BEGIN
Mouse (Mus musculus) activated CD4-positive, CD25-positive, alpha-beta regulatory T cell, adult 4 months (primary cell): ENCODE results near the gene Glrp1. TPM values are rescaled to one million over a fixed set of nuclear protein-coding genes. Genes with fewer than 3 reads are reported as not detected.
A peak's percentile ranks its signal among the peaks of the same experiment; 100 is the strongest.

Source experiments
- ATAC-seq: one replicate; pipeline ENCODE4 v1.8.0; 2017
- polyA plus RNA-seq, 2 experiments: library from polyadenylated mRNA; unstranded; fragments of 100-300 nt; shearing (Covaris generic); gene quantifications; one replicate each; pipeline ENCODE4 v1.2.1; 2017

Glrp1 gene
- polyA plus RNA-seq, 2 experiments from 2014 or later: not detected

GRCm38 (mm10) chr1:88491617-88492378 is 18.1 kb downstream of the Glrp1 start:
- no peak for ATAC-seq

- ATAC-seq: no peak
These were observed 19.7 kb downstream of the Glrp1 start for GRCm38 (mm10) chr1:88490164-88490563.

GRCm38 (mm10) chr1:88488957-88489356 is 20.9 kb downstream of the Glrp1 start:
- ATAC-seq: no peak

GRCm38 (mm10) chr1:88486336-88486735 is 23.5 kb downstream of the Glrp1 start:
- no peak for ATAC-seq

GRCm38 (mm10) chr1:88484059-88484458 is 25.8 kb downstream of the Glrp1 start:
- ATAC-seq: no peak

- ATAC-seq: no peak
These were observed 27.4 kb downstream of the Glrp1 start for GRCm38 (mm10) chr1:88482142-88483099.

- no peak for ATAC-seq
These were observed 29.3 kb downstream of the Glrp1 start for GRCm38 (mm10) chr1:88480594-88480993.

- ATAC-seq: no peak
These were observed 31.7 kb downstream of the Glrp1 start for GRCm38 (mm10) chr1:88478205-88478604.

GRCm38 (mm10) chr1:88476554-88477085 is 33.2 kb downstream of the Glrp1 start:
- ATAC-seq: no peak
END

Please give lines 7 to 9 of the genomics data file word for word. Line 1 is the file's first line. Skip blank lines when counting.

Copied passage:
- polyA plus RNA-seq, 2 experiments from 2014 or later: not detected

GRCm38 (mm10) chr1:88491617-88492378 is 18.1 kb downstream of the Glrp1 start:
- no peak for ATAC-seq